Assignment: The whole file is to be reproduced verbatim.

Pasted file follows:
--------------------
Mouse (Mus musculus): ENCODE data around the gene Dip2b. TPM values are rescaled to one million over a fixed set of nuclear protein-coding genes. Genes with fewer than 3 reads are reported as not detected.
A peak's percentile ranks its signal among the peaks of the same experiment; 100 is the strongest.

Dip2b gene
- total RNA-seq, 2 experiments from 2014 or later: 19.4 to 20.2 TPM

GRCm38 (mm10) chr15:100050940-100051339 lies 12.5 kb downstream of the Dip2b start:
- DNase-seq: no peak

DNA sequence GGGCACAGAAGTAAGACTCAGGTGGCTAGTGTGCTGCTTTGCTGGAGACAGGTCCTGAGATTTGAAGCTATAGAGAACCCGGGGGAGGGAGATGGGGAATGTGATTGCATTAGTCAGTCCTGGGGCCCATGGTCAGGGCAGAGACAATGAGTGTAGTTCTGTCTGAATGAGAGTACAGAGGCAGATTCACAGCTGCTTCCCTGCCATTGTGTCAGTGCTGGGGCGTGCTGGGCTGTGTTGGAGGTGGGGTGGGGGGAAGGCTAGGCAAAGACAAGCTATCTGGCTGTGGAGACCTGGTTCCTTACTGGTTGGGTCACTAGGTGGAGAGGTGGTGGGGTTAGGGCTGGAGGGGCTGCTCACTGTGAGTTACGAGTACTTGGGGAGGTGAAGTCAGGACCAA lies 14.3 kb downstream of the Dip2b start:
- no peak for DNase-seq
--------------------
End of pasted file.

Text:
Mouse (Mus musculus): ENCODE data around the gene Dip2b. TPM values are rescaled to one million over a fixed set of nuclear protein-coding genes. Genes with fewer than 3 reads are reported as not detected.
A peak's percentile ranks its signal among the peaks of the same experiment; 100 is the strongest.

Dip2b gene
- total RNA-seq, 2 experiments from 2014 or later: 19.4 to 20.2 TPM

GRCm38 (mm10) chr15:100050940-100051339 lies 12.5 kb downstream of the Dip2b start:
- DNase-seq: no peak

DNA sequence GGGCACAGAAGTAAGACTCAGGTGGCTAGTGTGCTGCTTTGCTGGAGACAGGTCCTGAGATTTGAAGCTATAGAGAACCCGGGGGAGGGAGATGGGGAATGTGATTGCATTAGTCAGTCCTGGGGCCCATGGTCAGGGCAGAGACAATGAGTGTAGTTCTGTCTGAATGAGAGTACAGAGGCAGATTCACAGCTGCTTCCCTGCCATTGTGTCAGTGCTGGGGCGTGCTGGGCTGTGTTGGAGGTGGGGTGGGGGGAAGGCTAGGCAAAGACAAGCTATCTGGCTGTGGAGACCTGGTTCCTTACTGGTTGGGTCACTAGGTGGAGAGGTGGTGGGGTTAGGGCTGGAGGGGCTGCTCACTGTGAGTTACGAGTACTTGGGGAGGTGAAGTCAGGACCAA lies 14.3 kb downstream of the Dip2b start:
- no peak for DNase-seq